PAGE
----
Despite 1% slip, renewable energy generated its second-highest UK annual output last year

Provisional 2016 renewable electricity generation in 2016 fell 1.0 per cent compared to 2015, from 83.6 TWh to 82.8 TWh.

A 13.7 per cent increase in capacity over the year was out-weighed by low wind speeds and rainfall, following a very wet and windy 2015.

However, 2016 was still the second highest year ever for renewable electricity generation (See BEIS  chart).

In 2016, on the 2009 Renewable Energy Directive basis, normalised renewable generation (accounting for variable weather) was a record 24.3 per cent of gross electricity consumption, an increase of 2.0 percentage points on 2015’s share.

Renewable electricity capacity was 34.7 GW at the end of 2016, a 13.7 per cent increase (4.2 GW) on a year earlier, largely due to increased solar PV and onshore wind capacity.

In 4Q2016, renewables’ share of electricity generation was 22.2 per cent – down 4.6 percentage points on the record 26.8 per cent share in 2015 Q4, reflecting lower renewable generation and higher overall electricity generation.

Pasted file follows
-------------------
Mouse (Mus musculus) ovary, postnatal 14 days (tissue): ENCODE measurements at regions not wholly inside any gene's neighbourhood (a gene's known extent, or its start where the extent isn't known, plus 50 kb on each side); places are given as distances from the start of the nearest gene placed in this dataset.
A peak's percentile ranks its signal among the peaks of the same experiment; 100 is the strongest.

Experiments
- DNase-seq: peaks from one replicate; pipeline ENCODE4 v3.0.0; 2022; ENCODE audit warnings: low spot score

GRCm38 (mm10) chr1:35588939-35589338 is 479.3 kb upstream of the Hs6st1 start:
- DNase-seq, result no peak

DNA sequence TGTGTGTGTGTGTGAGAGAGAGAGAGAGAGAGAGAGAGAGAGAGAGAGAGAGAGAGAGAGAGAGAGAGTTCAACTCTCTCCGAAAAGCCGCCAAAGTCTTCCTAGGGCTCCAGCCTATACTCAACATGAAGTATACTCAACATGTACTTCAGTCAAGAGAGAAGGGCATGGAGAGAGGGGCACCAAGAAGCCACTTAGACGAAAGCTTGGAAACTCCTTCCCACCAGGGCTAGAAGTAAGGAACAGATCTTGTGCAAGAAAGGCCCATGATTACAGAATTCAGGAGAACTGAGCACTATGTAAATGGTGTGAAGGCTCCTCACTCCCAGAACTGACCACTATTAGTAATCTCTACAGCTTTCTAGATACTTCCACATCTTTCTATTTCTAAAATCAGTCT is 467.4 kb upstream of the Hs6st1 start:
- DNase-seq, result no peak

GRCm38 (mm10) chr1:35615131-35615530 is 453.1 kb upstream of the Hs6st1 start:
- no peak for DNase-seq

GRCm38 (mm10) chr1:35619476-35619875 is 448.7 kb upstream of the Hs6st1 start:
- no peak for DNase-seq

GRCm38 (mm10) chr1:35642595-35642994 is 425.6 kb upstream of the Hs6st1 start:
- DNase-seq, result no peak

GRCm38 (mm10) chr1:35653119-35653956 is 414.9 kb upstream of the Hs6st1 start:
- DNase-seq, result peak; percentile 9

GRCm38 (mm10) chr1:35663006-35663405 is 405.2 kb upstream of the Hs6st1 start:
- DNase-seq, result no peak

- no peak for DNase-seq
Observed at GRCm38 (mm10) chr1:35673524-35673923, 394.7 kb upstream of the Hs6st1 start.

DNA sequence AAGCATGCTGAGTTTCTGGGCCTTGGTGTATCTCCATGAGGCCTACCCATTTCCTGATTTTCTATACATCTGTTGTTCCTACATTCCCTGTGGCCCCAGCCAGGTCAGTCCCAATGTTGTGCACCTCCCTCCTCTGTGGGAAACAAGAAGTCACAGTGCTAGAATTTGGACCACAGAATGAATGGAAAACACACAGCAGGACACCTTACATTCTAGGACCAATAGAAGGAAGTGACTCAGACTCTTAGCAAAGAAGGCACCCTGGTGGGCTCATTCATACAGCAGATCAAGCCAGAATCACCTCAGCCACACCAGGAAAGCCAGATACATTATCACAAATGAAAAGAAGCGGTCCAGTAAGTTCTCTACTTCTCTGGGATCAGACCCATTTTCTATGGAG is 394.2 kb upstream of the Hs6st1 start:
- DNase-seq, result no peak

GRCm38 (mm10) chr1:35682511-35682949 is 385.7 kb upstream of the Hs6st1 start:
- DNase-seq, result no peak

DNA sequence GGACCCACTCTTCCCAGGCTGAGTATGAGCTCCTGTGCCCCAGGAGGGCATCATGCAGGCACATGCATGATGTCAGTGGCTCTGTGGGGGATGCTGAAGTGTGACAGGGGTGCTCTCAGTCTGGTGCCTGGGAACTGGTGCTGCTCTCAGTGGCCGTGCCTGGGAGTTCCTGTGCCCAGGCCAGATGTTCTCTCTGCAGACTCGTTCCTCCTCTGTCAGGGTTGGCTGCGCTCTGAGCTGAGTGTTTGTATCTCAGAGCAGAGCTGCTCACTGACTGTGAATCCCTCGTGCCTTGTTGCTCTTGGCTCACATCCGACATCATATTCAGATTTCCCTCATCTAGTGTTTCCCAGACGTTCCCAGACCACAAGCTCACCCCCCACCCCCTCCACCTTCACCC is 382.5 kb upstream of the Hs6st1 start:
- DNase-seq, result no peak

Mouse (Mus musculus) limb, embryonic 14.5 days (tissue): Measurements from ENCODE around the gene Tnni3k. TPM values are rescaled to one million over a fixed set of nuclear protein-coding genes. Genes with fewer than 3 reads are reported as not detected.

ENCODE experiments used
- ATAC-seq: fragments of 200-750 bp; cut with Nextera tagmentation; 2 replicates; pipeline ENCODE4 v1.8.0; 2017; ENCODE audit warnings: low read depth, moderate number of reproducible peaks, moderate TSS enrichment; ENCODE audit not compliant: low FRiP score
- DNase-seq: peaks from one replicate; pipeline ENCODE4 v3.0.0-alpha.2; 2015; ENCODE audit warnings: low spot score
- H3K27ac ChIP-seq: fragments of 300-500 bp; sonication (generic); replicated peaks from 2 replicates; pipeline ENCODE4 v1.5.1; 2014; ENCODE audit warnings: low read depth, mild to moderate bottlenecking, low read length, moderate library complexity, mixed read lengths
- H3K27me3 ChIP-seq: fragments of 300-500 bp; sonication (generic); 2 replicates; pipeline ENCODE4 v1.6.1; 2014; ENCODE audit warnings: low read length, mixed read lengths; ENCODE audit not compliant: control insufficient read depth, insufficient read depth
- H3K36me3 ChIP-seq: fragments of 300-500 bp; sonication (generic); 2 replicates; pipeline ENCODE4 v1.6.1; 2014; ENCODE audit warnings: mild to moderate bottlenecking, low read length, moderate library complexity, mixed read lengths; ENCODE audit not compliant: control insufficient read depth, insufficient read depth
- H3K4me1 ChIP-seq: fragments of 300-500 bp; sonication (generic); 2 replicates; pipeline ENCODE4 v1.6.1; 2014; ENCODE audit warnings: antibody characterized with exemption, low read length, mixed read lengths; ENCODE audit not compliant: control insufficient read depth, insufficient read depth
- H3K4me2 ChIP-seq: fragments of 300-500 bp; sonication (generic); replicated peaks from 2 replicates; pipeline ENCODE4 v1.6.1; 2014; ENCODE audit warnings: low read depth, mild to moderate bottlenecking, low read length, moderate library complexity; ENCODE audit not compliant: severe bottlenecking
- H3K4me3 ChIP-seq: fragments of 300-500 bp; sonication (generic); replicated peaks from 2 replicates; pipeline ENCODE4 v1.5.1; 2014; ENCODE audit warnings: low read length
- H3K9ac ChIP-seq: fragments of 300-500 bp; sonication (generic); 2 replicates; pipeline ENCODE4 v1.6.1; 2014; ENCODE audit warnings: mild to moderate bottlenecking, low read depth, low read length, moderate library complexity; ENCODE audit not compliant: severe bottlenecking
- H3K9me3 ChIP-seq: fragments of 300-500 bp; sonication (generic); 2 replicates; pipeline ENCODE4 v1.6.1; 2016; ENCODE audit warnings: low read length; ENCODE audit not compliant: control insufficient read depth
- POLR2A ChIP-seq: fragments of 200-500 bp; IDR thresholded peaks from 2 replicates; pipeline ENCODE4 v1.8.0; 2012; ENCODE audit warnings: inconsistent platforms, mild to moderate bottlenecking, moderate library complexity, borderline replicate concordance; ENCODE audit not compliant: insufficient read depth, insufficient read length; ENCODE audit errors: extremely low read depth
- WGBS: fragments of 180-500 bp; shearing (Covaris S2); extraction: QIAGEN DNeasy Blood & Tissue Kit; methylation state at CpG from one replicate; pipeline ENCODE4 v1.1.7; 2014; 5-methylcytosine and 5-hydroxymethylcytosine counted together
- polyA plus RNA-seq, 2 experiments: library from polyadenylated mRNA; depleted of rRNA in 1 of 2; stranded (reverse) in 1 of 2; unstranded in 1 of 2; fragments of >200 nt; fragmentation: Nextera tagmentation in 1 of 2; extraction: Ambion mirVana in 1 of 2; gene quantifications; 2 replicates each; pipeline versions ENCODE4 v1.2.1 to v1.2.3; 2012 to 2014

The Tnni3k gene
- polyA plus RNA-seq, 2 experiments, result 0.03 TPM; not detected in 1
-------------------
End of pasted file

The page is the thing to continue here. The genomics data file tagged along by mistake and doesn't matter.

Renewable electricity generation was 20.6 TWh in 2016 Q4, a fall of 13.0 per cent on the record 23.7 TWh in 2015 Q4, due to much lower wind speeds and rainfall.

In 2016 Q4, 660 MW of capacity eligible for the Feed in Tariff scheme was installed, increasing the total to 6.0 GW, across 887,419 installations.

See  also:

Half of all UK jobs and turnover in onshore wind energy sector are in Scotland


Meanwhile, Greg Clark MP, Secretary of State for Business, Energy and Industrial Strategy, faces questions from MPs tomorrow (19 Apr) on rising energy prices and the impact of Brexit on energy and climate change policy.

The meeting of the Westminster Business & Energy Committee will focus on the Competition and Market Authority (CMA) investigation into the energy market and the Government’s response to price rises recently announced by some of the Big Six energy companies. It follows sessions in January and February with the CMA, Ofgem, Energy UK, energy firms and consumer groups. 

MPs will also explore the Government’s intention to withdraw from Euratom, and the implications of leaving the EU for energy-related product standards.

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